Olathe, Kansas is a suburb of Kansas City, but with its own unique issues. The Juvenile Detention center is divided into two parts, the older institution and a newer, LEED platinum certified facility across the street. I visited Olathe last month and photographed at both facilities.
The older facility is divided into pods, two levels, with architecture you would expect after viewing any recent TV movie with punishment as a subject. Cells with metal doors, some with pass through traps, small windows, concrete floors, cot-like beds, steel sinks and toilets. The cells are eight feet by 10 feet. The day room has round steel tables with four or six round fixed stools. You can close you eyes and you know these spaces. You have seen them.
The director of the center is a former warden of an adult facility. He put in 25 years dealing with adults before he was brought into the world of juveniles–- which he describes as finding his true calling. The director is faced with the fact that he “doesn’t control his front door.” His responsibility is making sure the kids are safe and secure and available when called by the judicial or law enforcement system. He must protect the kids from themselves, others and make sure they are not damaged by their stay. The director claims that while you can change architecture rather quickly, it takes far more time to change a culture…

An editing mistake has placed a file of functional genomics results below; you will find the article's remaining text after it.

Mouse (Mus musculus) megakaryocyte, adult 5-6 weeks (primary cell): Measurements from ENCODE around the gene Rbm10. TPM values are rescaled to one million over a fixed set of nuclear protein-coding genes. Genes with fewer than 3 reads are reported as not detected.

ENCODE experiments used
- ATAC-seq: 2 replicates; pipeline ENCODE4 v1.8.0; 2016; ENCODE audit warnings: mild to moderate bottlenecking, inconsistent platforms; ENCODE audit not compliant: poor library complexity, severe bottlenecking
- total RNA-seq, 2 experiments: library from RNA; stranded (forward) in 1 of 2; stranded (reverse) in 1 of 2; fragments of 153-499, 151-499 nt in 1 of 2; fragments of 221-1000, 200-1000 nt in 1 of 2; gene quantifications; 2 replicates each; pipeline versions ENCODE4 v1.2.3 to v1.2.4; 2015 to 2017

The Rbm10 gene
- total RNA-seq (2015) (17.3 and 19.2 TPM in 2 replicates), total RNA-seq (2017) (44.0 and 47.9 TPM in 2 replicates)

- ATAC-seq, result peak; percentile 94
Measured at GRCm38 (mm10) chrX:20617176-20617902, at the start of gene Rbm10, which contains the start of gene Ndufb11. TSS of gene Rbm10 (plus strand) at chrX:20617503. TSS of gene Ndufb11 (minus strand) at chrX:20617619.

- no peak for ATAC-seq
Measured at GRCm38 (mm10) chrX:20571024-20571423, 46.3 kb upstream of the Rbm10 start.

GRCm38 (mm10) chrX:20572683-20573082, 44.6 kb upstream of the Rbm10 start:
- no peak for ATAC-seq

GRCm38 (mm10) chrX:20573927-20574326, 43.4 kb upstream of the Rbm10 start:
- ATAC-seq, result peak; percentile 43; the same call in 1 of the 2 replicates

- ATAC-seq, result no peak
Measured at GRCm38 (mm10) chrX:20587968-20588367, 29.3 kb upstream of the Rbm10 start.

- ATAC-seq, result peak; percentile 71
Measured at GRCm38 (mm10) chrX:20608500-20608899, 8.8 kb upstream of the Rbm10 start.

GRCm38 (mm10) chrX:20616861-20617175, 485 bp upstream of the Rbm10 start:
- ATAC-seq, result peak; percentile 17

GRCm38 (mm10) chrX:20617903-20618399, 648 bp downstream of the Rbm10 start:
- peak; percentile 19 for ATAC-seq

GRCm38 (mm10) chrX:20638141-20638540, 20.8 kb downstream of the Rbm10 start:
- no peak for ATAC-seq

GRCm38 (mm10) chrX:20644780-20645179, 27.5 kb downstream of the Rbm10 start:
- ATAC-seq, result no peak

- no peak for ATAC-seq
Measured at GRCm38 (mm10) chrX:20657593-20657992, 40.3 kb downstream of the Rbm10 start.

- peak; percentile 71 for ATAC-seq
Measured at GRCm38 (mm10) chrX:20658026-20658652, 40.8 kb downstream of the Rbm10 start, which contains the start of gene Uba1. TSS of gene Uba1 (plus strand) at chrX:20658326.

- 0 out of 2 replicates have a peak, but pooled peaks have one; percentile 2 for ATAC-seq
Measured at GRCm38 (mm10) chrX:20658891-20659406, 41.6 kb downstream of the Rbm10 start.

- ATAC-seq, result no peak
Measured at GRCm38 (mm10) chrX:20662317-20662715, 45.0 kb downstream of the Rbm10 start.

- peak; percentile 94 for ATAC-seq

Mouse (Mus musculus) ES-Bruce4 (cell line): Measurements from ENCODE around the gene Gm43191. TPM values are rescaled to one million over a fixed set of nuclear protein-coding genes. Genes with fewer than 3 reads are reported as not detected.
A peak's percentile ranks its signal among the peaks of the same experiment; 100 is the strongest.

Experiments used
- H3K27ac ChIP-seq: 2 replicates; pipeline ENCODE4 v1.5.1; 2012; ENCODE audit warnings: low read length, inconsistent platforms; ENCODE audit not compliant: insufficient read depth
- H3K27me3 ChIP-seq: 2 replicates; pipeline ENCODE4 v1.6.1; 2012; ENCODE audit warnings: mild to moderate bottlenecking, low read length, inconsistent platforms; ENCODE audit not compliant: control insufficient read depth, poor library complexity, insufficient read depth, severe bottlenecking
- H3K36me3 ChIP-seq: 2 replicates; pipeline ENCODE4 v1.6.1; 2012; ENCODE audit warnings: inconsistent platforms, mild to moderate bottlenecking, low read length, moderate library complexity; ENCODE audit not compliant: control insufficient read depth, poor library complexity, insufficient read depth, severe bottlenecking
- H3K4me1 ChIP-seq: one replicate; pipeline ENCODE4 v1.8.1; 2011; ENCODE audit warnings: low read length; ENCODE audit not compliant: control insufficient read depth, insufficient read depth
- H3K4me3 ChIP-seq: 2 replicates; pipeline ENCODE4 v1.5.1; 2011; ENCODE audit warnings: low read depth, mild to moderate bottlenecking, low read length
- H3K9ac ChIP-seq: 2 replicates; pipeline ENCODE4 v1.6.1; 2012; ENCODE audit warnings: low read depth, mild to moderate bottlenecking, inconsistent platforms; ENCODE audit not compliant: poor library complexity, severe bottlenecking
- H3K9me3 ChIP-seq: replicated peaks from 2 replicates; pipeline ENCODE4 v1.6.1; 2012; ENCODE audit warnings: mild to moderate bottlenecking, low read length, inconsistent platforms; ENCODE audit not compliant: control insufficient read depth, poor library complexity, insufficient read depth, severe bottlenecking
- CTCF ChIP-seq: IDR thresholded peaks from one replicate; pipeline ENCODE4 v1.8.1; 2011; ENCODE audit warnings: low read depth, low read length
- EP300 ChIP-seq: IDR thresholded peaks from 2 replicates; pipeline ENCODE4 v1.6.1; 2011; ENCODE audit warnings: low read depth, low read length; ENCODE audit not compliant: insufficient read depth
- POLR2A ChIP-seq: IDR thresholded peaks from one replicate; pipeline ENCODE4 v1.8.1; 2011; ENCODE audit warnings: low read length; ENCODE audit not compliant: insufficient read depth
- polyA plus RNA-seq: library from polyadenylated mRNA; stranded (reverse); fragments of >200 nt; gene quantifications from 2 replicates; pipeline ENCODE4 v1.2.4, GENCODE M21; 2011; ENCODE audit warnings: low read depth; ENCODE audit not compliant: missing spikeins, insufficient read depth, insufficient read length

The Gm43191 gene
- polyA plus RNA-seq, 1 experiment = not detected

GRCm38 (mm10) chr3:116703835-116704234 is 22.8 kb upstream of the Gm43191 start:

Juvenile In Justice is a Guggenheim award winning project by world renowned photographer Richard Ross to photograph and interview youth in juvenile detention centers across the U.S. Installments from the project appear bi-monthly on Bokeh.